CONVERSATIONS CREATE CULTURE
James Autry, businessman, author and poet, says, “We do make things true by what we say … Things and people are what we call them, because in the simplest terms, we are what we say, and others are what we say about them.”
Simply put, a conversation is an exchange between two or more individuals, but that simple definition obscures a conversation’s complexity. Words and language are powerful tools, and conversations are so commonplace in our daily lives that we don’t pause to contemplate their inherent power.
First, conversations reveal what we see in the world and what meaning we attach to what we see.
Second, we name things and create reality.
Third, we invite others to see what we see, the way we see it.
Fourth, through conversation we either sustain or change the meaning of what we see.
All these things play a commanding role in creating and defining an organization’s culture.
Edgar Schein, a professor at the MIT Sloan School of Management and the man credited with coining the term “corporate culture,” talks about culture as being a pattern of shared basic assumptions. Schein defined organizational culture as “the specific collection of values and norms that are shared by people and groups in an organization and that control the way they interact with each other and with stakeholders outside the organization.”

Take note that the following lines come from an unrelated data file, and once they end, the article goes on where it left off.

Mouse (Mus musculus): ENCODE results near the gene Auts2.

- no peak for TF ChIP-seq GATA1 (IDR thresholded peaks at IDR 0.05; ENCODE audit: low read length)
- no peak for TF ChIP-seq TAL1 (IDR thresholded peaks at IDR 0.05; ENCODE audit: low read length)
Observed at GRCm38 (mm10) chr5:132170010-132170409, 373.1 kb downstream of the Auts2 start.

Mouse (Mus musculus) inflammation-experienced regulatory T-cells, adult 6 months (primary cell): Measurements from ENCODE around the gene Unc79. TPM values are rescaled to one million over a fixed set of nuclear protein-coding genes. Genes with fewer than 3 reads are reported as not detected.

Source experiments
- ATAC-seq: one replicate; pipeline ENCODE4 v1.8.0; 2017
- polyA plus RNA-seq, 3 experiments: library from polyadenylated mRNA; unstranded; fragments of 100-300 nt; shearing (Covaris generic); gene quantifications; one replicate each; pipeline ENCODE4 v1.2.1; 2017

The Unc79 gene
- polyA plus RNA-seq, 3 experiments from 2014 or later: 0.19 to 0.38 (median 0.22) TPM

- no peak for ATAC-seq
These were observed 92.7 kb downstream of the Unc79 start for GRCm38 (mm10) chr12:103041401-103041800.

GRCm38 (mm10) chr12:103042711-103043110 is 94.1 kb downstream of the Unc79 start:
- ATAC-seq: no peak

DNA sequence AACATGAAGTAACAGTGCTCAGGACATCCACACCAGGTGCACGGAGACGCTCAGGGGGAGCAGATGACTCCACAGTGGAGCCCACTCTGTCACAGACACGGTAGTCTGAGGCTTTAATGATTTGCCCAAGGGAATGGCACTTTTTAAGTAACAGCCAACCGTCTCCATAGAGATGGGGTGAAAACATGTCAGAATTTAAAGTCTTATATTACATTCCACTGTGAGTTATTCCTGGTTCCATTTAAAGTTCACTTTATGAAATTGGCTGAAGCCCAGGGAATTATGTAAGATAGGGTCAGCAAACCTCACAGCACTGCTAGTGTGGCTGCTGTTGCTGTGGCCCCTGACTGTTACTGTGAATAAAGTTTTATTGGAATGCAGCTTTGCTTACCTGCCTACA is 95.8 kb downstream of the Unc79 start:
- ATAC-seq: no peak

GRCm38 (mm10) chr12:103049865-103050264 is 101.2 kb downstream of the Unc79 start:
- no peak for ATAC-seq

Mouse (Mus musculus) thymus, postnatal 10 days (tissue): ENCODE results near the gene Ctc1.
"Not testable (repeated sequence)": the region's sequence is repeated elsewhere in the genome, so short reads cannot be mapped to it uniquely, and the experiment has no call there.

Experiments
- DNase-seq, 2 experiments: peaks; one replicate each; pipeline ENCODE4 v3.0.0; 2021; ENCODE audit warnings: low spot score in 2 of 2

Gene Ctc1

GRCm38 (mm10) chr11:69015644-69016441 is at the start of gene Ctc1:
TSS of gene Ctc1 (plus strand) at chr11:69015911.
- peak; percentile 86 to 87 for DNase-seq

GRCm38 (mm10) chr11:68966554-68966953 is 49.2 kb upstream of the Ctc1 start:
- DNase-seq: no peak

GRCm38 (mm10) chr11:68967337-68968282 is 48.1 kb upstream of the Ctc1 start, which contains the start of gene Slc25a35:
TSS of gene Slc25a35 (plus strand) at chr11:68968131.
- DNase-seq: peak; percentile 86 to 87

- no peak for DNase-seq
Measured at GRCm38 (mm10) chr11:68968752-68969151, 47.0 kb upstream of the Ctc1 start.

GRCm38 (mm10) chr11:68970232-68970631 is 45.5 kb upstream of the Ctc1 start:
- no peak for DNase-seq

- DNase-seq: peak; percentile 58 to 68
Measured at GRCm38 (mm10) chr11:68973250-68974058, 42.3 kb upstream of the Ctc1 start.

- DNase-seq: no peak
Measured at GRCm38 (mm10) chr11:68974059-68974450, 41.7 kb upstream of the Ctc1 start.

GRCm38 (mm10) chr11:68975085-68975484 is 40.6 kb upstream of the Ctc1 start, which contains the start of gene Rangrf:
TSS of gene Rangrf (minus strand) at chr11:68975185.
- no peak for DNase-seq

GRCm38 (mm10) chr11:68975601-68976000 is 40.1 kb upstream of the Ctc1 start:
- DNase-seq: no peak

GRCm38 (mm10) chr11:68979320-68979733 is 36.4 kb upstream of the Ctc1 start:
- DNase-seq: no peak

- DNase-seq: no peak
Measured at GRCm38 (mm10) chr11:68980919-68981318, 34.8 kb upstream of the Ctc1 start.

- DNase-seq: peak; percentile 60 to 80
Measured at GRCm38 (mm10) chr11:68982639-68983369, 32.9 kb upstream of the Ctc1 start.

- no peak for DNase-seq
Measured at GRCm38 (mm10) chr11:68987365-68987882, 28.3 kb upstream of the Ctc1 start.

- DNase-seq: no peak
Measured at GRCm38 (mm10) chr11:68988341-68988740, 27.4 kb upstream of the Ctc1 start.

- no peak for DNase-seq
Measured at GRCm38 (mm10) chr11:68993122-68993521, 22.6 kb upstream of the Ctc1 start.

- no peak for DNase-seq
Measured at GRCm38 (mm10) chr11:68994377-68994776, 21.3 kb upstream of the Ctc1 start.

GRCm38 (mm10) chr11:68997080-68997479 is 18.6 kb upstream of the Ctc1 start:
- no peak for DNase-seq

Culture tells us what is acceptable and unacceptable. It alerts us to whether it is okay to show up a little late for a meeting, how we should be dressed when we arrive, and whether bringing up difficult issues in the room will be viewed favorably. It influences how we treat each other, talk to each other, and is a factor in the way we view and interact with our coworkers and customers. Culture shows up as a similarity in the way people behave at work, regardless of their rank or title.
CHANGING THE CULTURE REQUIRES NEW CONVERSATIONS
The overarching creators and carriers of an organization’s culture are the conversations in which the members of that organization engage. Statements about the culture are seen in what we say as well as through our behavior. Culture influences decisions such as whether to share or withhold information, whether it’s more important to a person’s position instead of authentically stating a point of view, and whether we see our coworkers as collaborators or competitors.
In an organization where business literacy, choice, and accountability are distributed widely and deeply, where flexibility and innovation are highly valued and the dominant roles are adult-adult, the culture norm is “when I see something is wrong, I want to attend to it. I am expected to attend to it and I am accountable for doing so. My boss and coworkers expect me to push back and challenge their thinking. Dissent and accountability are the lubricants of this organization.”
Conversation is the primary way of learning and sharing cultural norms, especially those ways that are informal and implicit. Messages are transmitted both in the words we use and in the relationship dynamics that drive how we talk to each other.
For this reason, commonplace workplace conversations can sabotage any attempt at significant organizational change. In addition, some of the most powerful conversations take place outside the boardrooms and meeting rooms such coffee shops, restrooms, in people’s offices, on the assembly line. Those ordinary conversations people have thousands of times a day ultimately define the culture.